Small aftershocks continued overnight after a series of earthquakes centered near Anza in Riverside County rattled residents as far as Los Angeles on Friday, but a bigger temblor is unlikely.
Southern Californians, however, should still be prepared, said Dr. Thomas Rockwell, a paleoseismologist and structural geologist at San Diego State University.
The U.S. Geological Survey reported at least seven quakes on Friday evening, with the first and largest recorded at a magnitude 4.9 at 6:53 p.m. about 10 miles southwest of Anza and 16 miles southwest of La Quinta. Six more temblors immediately followed and ranged in magnitude from 3.6 to 2.6.
Residents as far as San Diego, Hollywood, Santa Clarita, Hesperia and Corona said they felt some shaking.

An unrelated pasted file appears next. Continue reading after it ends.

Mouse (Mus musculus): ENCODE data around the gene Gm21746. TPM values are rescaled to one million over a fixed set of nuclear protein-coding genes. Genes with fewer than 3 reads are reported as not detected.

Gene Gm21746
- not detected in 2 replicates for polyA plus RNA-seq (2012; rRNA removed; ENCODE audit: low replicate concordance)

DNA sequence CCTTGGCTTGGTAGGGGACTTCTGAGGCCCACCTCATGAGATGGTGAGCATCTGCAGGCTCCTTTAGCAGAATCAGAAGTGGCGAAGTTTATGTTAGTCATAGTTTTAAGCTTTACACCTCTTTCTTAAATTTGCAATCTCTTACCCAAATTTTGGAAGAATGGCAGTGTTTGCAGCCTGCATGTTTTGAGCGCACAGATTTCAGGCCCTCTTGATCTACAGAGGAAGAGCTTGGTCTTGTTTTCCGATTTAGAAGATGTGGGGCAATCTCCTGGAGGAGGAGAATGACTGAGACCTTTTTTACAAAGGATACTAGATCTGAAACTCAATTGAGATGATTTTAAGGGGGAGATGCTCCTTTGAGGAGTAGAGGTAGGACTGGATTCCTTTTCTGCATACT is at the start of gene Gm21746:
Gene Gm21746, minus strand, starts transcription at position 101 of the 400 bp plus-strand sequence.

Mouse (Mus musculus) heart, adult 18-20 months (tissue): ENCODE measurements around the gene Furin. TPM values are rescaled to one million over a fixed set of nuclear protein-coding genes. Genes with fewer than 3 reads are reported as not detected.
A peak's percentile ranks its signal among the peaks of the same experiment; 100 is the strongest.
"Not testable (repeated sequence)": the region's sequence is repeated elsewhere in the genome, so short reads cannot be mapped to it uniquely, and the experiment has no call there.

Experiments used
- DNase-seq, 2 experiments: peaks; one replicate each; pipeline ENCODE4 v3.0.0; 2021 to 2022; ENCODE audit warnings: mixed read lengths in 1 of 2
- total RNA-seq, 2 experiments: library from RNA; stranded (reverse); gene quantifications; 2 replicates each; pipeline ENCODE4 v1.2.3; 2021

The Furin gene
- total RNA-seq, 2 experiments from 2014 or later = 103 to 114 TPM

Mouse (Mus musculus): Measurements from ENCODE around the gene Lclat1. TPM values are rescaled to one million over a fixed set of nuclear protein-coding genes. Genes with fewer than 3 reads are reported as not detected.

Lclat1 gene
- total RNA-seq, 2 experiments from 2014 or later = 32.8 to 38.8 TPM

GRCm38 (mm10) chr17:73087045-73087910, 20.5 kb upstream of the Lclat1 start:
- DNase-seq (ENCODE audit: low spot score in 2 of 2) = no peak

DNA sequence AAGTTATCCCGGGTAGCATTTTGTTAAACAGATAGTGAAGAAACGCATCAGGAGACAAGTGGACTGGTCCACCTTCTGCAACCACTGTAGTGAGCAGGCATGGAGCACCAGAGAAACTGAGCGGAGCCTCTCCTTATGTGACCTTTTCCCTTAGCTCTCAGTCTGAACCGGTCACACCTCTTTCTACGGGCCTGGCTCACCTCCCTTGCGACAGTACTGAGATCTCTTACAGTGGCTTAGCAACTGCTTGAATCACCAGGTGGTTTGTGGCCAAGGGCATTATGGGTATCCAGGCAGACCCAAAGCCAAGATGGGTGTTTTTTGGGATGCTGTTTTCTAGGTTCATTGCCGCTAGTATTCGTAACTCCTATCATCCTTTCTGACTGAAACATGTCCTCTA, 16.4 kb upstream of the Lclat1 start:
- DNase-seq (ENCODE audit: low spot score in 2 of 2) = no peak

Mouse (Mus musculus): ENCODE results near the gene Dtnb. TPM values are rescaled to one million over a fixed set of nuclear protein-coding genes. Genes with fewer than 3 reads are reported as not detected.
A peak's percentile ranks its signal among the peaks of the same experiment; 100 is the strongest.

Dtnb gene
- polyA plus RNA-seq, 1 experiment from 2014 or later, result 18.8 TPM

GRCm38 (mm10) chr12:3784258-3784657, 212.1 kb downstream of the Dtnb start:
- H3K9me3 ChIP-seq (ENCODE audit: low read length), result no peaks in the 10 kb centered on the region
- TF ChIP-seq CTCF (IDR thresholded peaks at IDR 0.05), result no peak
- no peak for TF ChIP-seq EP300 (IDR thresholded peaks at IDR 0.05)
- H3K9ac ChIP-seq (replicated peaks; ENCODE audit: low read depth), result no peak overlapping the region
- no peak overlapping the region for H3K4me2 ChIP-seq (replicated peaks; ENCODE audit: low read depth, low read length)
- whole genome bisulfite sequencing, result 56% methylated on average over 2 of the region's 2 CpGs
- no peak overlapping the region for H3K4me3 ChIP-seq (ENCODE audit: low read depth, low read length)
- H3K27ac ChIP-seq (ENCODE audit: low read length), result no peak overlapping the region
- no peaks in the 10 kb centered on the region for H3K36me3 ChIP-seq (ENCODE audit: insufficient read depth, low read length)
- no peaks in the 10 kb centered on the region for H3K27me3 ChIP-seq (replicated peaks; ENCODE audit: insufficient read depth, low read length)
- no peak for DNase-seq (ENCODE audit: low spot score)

There have been more than 200 aftershocks since then, most of them registering in the 1 and 2 magnitude range, Rockwell said. Thirty-one aftershocks were between magnitude 2 and 3, and six were between magnitude 3 and 4.
On Friday night, seismologist Dr. Lucy Jones said the public shouldn’t worry about the San Andreas fault, but that the chance of a quake on the San Jacinto fault, which is capable of magnitude 7 earthquakes, has increased.
“This was a fairly typical earthquake for that section of the San Jacinto fault,” Rockwell told KTLA. “There have been several of similar magnitude during the past 25 years, so not too surprising.”
It’s been 220 years since the San Jacinto fault produced an earthquake in the magnitude 7.5 range, Rockwell said. “The average recurrence interval for such events is about 260-270 years, but with quite a bit of variability so we are in the window for a large event.”
There’s only a 5% likelihood that Friday’s swarm was a foreshock to a bigger quake, but “it is best that we are prepared,” Rockwell said.
“Would be a bad time for a major earthquake considering the current coronavirus outbreak,” he added.